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Ferdinand blasts 'not serious' UEFA in Serbia row

News 14 Dec 2012, 11:37 IST


Manchester United star Rio Ferdinand is seen during a match in London on October 28, 2012

Manchester United star Rio Ferdinand, pictured on October 28, 2012, accused UEFA of not taking racism seriously after Serbia were fined 80,000 euros following an under-21 match in which England players claimed they were racially abused.

Manchester United star Rio Ferdinand accused UEFA of not taking racism seriously after Serbia were fined 80,000 euros following an under-21 match in which England players claimed they were racially abused.

Two Serb coaches, as well as four players, were suspended and the team ordered to play their next game behind closed doors following a chaotic European under-21 qualifier in Krusevac in October.

England defender Danny Rose was sent off for kicking the ball away in response to what he said was monkey chanting and physical provocation.

Scuffles also broke out between players, coaches and supporters at the end of the match.

“uefa are not serious at all on racism. Fines do not work at all. They have zero impact on federations/clubs/fans/players. #fact,” Ferdinand wrote on Twitter.

“Uefa need to talk to this generation…..they don’t seem to be up to date on this issue?? Harsh punishments needed as a deterrent.”

Ferdinand has made no secret of his desire to see tougher sanctions to combat racism in football.

His brother Anton was racially abused by John Terry in a match last year with the Chelsea captain given a four-game ban.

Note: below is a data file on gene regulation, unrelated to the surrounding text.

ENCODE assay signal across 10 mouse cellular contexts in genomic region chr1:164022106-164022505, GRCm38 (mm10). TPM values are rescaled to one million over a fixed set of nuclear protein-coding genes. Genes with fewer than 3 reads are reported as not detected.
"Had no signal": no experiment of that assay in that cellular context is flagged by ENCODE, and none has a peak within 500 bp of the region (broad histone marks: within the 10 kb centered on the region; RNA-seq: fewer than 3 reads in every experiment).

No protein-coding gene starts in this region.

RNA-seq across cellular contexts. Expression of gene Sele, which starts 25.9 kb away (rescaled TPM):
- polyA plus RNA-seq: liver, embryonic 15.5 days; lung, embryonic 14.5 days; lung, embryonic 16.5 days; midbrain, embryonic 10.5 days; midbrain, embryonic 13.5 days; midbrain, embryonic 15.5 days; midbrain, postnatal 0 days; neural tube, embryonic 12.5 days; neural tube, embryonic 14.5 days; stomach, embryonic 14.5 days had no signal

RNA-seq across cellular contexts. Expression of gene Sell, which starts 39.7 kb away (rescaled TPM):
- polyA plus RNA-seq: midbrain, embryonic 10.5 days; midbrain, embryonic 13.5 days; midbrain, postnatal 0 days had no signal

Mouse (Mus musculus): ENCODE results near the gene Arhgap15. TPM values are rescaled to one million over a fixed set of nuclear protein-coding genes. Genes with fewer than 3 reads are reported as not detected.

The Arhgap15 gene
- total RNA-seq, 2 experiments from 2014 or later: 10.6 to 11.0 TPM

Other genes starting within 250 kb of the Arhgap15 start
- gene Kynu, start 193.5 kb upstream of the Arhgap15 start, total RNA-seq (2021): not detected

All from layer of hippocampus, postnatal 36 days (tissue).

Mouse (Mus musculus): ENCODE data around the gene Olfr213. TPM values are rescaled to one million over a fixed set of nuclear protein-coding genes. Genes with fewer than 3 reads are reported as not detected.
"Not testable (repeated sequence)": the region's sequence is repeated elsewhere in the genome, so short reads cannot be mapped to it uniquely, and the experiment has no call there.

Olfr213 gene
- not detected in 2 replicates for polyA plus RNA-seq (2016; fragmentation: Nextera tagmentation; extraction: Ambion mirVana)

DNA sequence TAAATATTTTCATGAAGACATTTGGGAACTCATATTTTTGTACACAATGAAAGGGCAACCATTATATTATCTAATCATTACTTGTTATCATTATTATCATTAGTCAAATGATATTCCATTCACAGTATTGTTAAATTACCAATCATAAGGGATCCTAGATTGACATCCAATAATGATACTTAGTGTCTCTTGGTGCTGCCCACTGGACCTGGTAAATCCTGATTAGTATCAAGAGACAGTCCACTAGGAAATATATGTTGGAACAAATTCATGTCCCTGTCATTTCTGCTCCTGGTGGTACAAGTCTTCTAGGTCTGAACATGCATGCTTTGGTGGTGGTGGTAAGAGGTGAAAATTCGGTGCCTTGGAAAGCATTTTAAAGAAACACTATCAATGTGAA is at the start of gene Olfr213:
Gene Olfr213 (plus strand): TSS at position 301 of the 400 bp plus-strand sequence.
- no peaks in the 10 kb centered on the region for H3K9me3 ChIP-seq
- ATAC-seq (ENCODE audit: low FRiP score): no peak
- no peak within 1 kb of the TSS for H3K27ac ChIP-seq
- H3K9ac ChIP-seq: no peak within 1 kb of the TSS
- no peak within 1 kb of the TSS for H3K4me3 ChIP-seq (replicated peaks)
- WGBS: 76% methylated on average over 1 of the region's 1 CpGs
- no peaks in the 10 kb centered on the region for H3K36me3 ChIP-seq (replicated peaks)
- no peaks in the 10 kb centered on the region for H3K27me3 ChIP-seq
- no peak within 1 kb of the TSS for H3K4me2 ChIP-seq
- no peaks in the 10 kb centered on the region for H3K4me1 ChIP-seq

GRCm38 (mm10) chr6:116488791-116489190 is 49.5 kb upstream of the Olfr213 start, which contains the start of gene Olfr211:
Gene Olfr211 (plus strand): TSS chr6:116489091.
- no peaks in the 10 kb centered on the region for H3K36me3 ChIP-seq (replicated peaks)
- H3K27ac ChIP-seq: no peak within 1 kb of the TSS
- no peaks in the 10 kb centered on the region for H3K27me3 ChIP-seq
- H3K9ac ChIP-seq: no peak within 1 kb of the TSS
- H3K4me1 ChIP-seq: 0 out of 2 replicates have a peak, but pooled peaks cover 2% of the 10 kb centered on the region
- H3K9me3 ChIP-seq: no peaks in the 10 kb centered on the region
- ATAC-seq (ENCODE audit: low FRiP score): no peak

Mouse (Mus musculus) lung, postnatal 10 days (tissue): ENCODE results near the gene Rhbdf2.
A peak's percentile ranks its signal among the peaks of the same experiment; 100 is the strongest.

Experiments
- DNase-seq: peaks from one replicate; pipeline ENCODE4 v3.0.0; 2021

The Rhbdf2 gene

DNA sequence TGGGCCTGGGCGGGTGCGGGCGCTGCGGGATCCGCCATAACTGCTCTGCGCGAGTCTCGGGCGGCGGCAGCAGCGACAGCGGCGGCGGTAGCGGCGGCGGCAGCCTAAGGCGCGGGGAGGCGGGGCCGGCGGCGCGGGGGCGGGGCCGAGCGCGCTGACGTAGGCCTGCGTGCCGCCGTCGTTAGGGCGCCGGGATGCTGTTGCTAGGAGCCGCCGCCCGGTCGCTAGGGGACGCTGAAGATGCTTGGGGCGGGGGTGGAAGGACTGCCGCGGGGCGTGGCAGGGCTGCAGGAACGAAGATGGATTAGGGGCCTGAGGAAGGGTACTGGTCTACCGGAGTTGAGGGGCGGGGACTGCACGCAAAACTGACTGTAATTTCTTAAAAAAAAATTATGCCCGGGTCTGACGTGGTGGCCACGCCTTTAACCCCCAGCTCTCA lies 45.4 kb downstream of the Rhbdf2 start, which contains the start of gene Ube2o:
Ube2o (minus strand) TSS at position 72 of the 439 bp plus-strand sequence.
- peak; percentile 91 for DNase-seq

The English FA’s general secretary Alex Horne backed Ferdinand as he admitted his organisation were frustrated with the meagre size of the punishment for their Serbian counterparts.

“We are disappointed with the sanctions levied by UEFA with regards to the racist behaviour displayed towards England’s players,” Horne said.

“Let’s be clear, racism is unacceptable in any form, and should play no part in football. The scenes were deplorable and we do not believe the sanction sends a strong enough message.”

The FA are also baffled that England’s Steven Caulker (two matches) and Thomas Ince (one match) were suspended for their minor roles in the angry scenes and Horne hinted they are likely to appeal the bans.

“It is The FA’s vehement belief that its players and staff acted correctly in the face of provocation, including racist abuse and missiles being thrown,” he said.

“We are therefore surprised to see that two of our players have been given suspensions. We shall await UEFA’s reasoning but it is our intention, at this stage, to support our players and appeal these decisions.”

England Under-21 head coach Stuart Pearce added: “I am concerned to see our players suspended by UEFA and we will continue to support them. I maintain that our players played no part in the aggression.

“From what I witnessed our players and staff were forced to protect themselves in the violent scenes that followed the game.”

UEFA triggered the storm of protest by releasing a statement on Thursday that read: “UEFA has ordered the Serbian Under-21 national team to play their next competition home match behind closed doors, following a number of incidents that occurred during and after the 2013 UEFA European Under-21 Championship play-off second-leg match against England at the Mladost Stadium in Krusevac on 16 October.

“The Football Association of Serbia (FSS) has also been fined 80,000 euros.”

Serbia fitness coach Andreja Milunovic and assistant coach Predrag Katic were both banned from all football-related activities for two years.

Players Goran Causic (banned for four matches), Ognjen Mudrinski (three matches), Filip Malbasic (three matches) and Nikola Ninkovic (two matches) were also punished.

Disciplinary proceedings against Aleksandar Pantic were dismissed.

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